Tag Archives: International Travel

This Fun Adventure Can Add $24K Or More To Your Nest Egg


Is your retirement savings less than you would like it to be?  Maybe another $24,000 dollars socked away would make you feel a little more secure.  Do you love other cultures and traveling to other countries?  Are you a helper?  Do you have sincere desire to make the world a better place?  If you answered yes to those questions, then I think this idea might be perfect for you!

An Idea Is Born

I lay in bed trying to fall asleep as wonderings of my retirement years dance in my head.  What will I do?  How do I build my savings so that I feel more secure?  At this rate I won’t be able to stay in my home and will have to move, but where will I go?  Can I downsize and cut costs by maybe living in a park model or RV or a 55+ community somewhere warm?  Am I ever going to be able to travel outside the country again?  Oh, I so love traveling!  Maybe I could become an expat and live in a country where my money goes farther. On and on the thoughts circle in my head, until – flash! – the light bulb switches on and a new idea is born.

Now, let me preface this by saying that this idea is not for everyone.  If you don’t like helping people, or traveling to another country, or saving money, then this might not be your cup of tea, but keep an open mind and see if the seed that is planted begins to sprout.

I have spent most of my life working to pay my bills, like most people, and I envision myself not working during my retirement years.  That would be my ideal vision of my post-work era.  A good number of my jobs have been in the non-profit sector where I have gotten a great deal of personal satisfaction knowing that in some small way I was making a difference.  In my retirement, I hope to continue to be able to do the same.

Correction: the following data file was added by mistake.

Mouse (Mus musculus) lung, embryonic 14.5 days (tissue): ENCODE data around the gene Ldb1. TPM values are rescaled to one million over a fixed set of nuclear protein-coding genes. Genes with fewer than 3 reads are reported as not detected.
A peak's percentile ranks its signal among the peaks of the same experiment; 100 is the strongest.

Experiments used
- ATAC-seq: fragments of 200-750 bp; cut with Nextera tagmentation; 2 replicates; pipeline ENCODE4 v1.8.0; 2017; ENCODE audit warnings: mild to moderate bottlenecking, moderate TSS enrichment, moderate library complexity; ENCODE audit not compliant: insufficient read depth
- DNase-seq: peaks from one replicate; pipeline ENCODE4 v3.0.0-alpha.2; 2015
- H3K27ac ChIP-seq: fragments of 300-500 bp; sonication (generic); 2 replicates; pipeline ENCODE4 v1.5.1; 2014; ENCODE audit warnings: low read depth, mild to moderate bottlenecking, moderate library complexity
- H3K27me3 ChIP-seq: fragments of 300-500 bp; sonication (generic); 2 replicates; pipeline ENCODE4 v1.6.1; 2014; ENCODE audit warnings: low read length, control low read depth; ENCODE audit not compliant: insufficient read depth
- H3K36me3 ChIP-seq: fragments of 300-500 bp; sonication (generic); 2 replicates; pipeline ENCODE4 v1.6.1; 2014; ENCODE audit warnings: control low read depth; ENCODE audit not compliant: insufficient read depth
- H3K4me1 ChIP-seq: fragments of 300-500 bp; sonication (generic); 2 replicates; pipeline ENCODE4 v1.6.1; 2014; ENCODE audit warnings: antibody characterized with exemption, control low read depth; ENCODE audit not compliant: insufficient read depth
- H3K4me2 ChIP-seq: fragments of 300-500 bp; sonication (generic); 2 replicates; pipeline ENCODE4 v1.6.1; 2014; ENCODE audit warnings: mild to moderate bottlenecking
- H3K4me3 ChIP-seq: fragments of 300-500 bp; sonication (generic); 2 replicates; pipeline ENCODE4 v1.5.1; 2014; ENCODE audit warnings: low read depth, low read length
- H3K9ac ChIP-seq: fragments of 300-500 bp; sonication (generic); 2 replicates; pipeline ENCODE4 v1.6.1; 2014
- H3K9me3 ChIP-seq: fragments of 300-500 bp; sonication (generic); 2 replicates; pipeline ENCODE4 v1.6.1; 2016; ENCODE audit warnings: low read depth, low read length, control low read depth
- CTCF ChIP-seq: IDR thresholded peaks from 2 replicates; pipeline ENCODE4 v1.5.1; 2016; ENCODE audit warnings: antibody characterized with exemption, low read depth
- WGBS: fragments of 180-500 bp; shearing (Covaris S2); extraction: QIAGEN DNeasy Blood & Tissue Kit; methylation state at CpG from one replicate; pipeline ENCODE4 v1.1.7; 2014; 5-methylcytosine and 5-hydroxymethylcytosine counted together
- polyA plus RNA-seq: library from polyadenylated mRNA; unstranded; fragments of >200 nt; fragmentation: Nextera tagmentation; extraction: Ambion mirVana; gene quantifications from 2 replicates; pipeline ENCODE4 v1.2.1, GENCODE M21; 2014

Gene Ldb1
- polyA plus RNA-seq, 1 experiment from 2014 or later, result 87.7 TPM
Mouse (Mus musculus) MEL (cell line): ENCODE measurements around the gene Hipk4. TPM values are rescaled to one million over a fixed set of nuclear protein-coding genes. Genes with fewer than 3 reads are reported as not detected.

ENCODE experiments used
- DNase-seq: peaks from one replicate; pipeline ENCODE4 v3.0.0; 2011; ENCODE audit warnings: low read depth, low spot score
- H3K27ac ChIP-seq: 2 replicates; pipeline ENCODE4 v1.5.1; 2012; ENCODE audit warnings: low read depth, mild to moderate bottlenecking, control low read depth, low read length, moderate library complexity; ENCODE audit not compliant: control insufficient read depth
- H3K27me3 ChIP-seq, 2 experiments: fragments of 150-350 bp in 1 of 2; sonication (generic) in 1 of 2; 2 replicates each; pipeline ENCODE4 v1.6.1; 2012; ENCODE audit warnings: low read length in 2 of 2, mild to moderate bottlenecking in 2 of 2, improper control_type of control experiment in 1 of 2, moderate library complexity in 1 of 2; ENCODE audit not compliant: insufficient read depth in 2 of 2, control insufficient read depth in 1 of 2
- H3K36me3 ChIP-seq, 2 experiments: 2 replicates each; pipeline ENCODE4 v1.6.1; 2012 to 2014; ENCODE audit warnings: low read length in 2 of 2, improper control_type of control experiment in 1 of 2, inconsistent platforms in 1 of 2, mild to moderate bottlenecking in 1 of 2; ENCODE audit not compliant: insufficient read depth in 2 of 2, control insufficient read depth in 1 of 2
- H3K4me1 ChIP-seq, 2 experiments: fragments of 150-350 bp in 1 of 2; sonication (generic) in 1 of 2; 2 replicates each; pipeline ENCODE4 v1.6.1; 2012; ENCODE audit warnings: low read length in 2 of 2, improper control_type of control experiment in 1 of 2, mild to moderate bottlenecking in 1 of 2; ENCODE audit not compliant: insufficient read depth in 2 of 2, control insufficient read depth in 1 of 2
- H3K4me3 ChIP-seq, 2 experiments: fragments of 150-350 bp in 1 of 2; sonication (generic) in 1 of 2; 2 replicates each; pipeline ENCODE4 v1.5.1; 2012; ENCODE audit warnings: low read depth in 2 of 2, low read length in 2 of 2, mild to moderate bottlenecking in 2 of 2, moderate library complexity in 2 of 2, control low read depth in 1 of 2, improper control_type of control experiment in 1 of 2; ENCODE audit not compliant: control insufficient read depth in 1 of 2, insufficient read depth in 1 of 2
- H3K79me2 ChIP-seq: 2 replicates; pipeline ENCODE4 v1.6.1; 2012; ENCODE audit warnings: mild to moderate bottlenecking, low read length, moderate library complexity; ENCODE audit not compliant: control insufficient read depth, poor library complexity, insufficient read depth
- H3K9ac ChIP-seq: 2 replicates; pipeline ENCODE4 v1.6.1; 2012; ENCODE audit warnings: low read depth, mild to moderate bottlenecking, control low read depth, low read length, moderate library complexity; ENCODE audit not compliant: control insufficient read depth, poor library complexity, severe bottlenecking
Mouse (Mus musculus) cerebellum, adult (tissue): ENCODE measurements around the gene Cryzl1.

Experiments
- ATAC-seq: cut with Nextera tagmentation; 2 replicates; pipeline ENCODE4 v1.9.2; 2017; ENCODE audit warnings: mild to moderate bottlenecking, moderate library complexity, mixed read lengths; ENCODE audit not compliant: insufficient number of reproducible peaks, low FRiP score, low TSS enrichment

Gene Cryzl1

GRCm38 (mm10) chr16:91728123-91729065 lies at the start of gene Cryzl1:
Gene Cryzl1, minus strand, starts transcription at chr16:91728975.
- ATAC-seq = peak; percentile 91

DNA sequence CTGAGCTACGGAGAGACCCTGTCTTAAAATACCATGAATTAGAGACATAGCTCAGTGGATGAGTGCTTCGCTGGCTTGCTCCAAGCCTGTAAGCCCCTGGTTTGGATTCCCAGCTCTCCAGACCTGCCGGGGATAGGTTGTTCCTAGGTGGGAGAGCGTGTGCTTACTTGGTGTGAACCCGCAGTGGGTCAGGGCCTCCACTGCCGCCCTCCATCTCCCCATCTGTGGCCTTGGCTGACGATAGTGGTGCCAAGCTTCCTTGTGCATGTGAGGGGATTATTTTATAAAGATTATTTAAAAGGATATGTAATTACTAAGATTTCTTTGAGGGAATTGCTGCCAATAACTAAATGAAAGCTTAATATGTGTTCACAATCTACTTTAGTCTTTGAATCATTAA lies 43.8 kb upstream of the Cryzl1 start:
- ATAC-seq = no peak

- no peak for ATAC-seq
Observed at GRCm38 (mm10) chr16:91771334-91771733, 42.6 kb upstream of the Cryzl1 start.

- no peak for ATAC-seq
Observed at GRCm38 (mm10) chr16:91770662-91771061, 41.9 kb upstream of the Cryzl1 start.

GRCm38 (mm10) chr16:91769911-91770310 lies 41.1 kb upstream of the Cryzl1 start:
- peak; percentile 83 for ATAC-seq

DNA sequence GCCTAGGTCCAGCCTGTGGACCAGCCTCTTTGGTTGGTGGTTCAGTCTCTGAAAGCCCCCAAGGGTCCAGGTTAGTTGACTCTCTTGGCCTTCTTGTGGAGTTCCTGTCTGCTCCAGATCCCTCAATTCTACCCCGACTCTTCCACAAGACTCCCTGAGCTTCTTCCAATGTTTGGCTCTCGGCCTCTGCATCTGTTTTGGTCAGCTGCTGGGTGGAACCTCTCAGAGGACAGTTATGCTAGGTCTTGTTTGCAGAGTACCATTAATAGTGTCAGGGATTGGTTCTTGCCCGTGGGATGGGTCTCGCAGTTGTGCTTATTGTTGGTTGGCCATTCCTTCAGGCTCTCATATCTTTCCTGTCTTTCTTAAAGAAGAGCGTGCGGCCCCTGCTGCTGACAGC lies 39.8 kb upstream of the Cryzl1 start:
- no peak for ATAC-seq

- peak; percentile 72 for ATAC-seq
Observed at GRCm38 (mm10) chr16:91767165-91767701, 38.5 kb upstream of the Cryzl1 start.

Before I share my – flash! – idea, let’s consider a few questions.

Question 1. Would you like to have another $24K in your savings?

I can’t imagine anyone saying no to this question.  Like many others, my retirement savings took a hit a few years back when the market took a nose dive and I am rebuilding, so I am open to considering all types of options to increase my nest egg.  “From humming bird egg to ostrich egg,” is my retirement mantra!

Pictures from Memory Card 442Question 2.  Internationally, what country do you dream of visiting or living in?

Imagine living in another country, maybe in Africa, Asia, or Central or South America.  Maybe it is a country that calls to you on a deep level, one that you have always want to travel to. Or maybe the country you dream of is one where you would like to setup housekeeping during your retirement, but you don’t know the culture yet and haven’t had a chance to visit.   I have always had an affinity to Central and South America.  I think I might choose Guatemala, Peru, Ecuador, or maybe even Chile.  What country would you choose?

Question 3.  When you retire, will you have the freedom, the desire, or the need to move?

Can you free yourself up from the housing ties that bind you?  Are you going to have a housing transition when you retire?

I realize that am going to have to sell my house when I retire, because my incoming won’t cover the outgoing.  I am going to enjoy my house for the next 8.2 years, and then my options will be wide open.  Are you planning on downsizing to smaller place?  Maybe you think about moving to a 55+ community in the land of the sun or buying an RV and heading down the road to destinations unknown?  If you are going have a “transition” period between the life you lead now and the life you will be leading after retirement, then this idea just might be for you.